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Dr. Sonja Feist-Price: There is an opportunity to chart a new path forward, starting now

• Ahmaud Arbery, age 25, Brunswick, Georgia — February 23

• Breonna Taylor, age 26, Louisville, Kentucky — March 13

• Steven Taylor, age 33, San Leandro, California — April 18

• George Floyd, age 36, Minneapolis, Minnesota — May 25

• Tony McDade, age 38, Tallahassee, Florida — May 29

These individuals reflect the most recent unjust killings of African Americans. These repeated acts of injustice have a profound impact on the mental health and well-being of our students, staff, faculty and alumni, particularly African Americans. I struggle with making sense of something that is far beyond my comprehension and wonder when these injustices will end. The harsh brutality toward African Americans in this country is nothing new and is rooted in this country’s dark history. Slavery, convict labor, mass incarceration, socioeconomic disenfranchisement, and racialized discrimination, harassment, violence and brutality have been the reality of African American life in this country. These vestiges of slavery have existed for far too long, and they must stop!

As a country, we have reached a tipping point, and we can no longer minimize these harsh truths. The ability to minimize, normalize, or rationalize these long-standing realities can no longer exist. African Americans, along with persons of other racial/ethnic identities, are standing in solidarity against African American brutality, and they are demanding action. Peaceful marches with outcries of “No justice, no peace” are happening throughout the country. Such sentiments are also held by persons who are not at these demonstrations. These nationwide demonstrations of injustice are communicating, both implicitly and explicitly, that:

• We will no longer celebrate a democracy where the vestiges of slavery continue to exist — where there is inhumane treatment against the same people whose ancestors contributed to the upbuilding of this country.

• We will no longer accept or tolerate systems of oppression that continue to reign supreme.

• We will no longer accept our sisters and brothers being killed senselessly — while jogging in broad daylight, after leaving a convenient store, or while laying asleep in her bed.

• We can no longer affirm a democracy where African Americans who helped to build this country, both as slaves and free, are treated as though their existence is devalued and unwelcomed in this country.

In the words of Fannie Lou Hamer, “I’m sick and tired of being sick and tired.” Inaction is no longer acceptable, and action is required and demanded. The heartbreak and outcries of anguish and rage have been happening for far too long, and now the entire world is watching these days of reckoning unfolding. James Baldwin said it best “Not everything faced can be changed, but nothing can be changed until it is faced.” Thus, we must understand the ways in which this country’s history of slavery continues to manifest itself today. I contend that the repeated inhuman treatment of African Americans is rooted in the brutal treatment of blacks during slavery — when we were nothing more than chattel. While this painful reality exists, these national protests are conveying such treatment is no longer acceptable, nor will it be tolerated.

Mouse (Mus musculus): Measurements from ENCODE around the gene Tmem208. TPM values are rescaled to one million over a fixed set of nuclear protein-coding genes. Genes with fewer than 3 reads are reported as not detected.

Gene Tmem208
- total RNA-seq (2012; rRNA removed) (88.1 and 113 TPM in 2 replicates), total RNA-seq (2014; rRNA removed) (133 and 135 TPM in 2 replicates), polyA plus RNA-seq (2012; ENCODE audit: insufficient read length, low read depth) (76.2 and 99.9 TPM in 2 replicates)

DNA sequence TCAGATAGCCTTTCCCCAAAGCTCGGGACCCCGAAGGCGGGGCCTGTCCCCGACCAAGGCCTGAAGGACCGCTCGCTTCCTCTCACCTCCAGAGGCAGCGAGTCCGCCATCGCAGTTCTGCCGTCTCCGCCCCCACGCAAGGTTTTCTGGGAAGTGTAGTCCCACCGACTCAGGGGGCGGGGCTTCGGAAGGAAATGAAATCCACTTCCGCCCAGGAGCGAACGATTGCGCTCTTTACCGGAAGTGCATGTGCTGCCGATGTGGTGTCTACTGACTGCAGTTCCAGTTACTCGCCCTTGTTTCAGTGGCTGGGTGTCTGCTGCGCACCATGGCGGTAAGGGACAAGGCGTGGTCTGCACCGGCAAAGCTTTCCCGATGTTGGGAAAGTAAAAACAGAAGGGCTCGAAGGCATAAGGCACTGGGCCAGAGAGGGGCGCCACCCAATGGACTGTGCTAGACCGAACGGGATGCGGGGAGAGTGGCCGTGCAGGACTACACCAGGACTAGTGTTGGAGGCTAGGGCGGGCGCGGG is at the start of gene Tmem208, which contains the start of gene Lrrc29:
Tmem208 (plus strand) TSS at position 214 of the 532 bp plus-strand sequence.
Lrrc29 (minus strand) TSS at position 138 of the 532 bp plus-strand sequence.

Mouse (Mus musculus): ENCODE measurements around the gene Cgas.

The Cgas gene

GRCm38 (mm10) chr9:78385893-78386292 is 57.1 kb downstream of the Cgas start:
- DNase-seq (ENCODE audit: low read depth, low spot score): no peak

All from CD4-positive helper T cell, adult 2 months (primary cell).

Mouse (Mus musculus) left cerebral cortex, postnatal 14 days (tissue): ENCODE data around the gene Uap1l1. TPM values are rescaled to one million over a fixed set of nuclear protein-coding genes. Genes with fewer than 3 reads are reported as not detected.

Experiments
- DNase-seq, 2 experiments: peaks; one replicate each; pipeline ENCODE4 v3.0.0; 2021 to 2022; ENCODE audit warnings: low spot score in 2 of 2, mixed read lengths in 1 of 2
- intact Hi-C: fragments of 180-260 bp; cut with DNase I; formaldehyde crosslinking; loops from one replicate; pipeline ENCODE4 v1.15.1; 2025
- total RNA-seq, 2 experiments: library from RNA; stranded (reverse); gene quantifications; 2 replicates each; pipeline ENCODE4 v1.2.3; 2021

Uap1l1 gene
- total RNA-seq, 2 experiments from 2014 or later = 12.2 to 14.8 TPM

Dr. Sonja Feist-Price is vice president for institutional diversity at the University of Kentucky.

There is an opportunity to chart a new path forward, starting now. The solutions to these long-standing injustices require the very difficult work by us all, and it must occur with all deliberate speed. African Americans should not be required to dismantle a system of oppression that they took no part in creating. The responsibility truly rests with persons in positions of power and privilege who helped to create or sustain these systems. To bring about a fair and just society for African Americans, as well as any minoritized community, requires a level of sensitivity, empathy, transparency and action like we have never witnessed before.

Not only should we rid this country of unjust police brutality, we must also identify and eradicate injustices and inequities wherever they show up. A critical examination of policies, procedures, and practices that reward or privilege the privileged and disadvantage African Americans and other minoritized identities is of utmost importance. We must include African Americans and persons of diverse identities at the decision-making table, which helps to mitigate group think. Diverse perspectives matter and are required to eradicate injustices that commonly exist throughout institutions and within the society in which we live.

The work that lies ahead will not be easy, but it is required. If we truly want this country to be great, it means that no one is left out or left behind. It means that persons with black and brown skin are treated with value, respect, and dignity. It means that we will no longer tolerate any form of inequity that benefits the privileged and excludes others. It means we care about the treatment of people who don’t look like us or have had different life experiences. It means that when we see and hear injustices in any form, we will not only speak out but take actions against it. To do anything less means that we too are contributing to the problem.

“In the end, we will remember not the words of our enemies, but the silence of our friends.” (Martin Luther King)

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